For this I have thought about the frivolity of the phrase and decided that maybe I should go a little more indepth than just a frivolous comment.
So, what has been "tickling" my fancy of late.
The Carry-On quality of that very phrase is just screaming out for me to say something smutty again but I digress.
I'll just say that I am very sad that "The Pacific" the HBO series shown on Sky Movies Premiere has finished. It made me ashamed, as someone who enjoys studying history, that I knew nothing of the extreme circumstances of that particular theatre of war. And on that subject, why a theatre of war? Where did that phrase come from? It suggests that those who went through such hardships were mere actors playing a role rather than servicemen suffering horrendous situations.
These actors, in the mini-series, served to remind us, the greedy selfish generation, that once there were warriors of such a fine calibre. These men, young men, spent years in what must have seemed to be an utter hellish existence. And that came through. I would say the series was wonderful but that is a very glib statement. It was thought-provoking, challenging, heart-stopping, incredibly sad and utterly involving joourney.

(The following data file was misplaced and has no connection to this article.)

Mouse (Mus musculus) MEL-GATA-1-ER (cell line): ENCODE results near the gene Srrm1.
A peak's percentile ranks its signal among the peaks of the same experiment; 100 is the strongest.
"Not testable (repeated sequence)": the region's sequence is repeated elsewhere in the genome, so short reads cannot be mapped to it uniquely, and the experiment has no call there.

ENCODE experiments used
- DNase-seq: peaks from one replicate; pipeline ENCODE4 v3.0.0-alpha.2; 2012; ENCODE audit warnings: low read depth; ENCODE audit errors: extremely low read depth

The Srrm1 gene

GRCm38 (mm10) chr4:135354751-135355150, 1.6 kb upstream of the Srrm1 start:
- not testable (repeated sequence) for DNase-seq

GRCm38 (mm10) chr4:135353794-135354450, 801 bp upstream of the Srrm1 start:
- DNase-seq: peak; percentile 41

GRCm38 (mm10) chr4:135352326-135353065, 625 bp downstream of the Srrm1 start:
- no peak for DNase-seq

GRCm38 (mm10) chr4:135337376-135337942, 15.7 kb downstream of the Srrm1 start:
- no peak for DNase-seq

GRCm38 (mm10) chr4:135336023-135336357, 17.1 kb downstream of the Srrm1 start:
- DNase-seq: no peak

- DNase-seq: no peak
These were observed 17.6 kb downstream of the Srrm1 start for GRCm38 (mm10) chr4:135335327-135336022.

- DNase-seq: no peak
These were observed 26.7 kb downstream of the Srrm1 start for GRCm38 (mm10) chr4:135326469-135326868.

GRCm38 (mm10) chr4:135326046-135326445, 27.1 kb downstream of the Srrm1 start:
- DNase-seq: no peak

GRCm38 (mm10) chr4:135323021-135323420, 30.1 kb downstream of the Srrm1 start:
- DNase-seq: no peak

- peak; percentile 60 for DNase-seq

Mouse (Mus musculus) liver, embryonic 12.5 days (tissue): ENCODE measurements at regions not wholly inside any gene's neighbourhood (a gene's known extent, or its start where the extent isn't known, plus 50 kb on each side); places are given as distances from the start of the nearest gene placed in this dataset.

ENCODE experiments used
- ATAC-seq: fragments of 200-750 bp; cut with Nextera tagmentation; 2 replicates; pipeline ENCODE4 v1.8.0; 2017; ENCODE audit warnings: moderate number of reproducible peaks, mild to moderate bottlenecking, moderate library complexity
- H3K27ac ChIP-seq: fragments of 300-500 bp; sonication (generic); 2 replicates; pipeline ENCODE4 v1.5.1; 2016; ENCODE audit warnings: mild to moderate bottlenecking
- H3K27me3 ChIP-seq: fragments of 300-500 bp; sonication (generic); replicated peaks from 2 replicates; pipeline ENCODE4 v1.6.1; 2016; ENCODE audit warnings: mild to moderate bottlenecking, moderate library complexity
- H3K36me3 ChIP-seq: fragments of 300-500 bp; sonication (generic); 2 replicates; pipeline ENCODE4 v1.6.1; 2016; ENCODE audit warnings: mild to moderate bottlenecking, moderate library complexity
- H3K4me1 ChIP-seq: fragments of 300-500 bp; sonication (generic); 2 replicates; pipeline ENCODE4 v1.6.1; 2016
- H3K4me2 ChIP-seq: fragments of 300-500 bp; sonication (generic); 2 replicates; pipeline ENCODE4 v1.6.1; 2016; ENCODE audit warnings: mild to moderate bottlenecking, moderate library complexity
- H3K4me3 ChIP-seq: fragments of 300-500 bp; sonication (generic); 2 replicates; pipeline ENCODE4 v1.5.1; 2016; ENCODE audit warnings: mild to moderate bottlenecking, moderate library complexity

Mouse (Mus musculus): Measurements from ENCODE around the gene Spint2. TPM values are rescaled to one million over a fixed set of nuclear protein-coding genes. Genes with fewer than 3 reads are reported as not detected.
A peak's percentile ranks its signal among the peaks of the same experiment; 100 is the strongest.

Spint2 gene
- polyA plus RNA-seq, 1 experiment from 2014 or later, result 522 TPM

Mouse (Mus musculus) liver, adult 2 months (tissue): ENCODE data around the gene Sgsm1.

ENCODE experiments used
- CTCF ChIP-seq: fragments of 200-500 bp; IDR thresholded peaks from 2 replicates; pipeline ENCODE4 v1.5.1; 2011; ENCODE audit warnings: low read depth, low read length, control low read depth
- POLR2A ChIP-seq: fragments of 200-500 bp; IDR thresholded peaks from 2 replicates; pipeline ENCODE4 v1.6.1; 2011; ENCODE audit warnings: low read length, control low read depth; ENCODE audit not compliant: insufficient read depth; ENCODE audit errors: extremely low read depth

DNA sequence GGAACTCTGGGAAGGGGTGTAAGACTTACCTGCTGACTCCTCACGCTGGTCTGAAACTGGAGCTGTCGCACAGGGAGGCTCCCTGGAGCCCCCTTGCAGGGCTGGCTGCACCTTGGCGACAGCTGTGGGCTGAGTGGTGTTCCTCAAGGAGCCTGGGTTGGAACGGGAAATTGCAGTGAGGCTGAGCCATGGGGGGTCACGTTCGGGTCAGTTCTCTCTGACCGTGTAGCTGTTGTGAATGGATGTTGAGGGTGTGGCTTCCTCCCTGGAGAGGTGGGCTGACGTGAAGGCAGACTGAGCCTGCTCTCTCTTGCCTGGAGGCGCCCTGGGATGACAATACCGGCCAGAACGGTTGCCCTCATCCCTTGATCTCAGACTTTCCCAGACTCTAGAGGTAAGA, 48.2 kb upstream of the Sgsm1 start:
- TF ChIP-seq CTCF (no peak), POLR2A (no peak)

Now, ten-weeks later, it is all over. I think, in some places, the story felt a little rushed. Maybe they could have eked it out to 13 weeks? You know, for sad sacks like me who have no life.
Interesting point. My dad was in the RAF, served some time in Burma where he was shot in the back of the leg by a Japanese sniper. I only found that out when I was 15 because, like most of his generation, he never spoke in great length of what he went through. We have little snippets of that large slice of his life spent serving in World War II, some photos and mementos but now he is gone there will be nothing to colour in the missing spaces.
I'm here because that Japanese sniper was a lousy shot.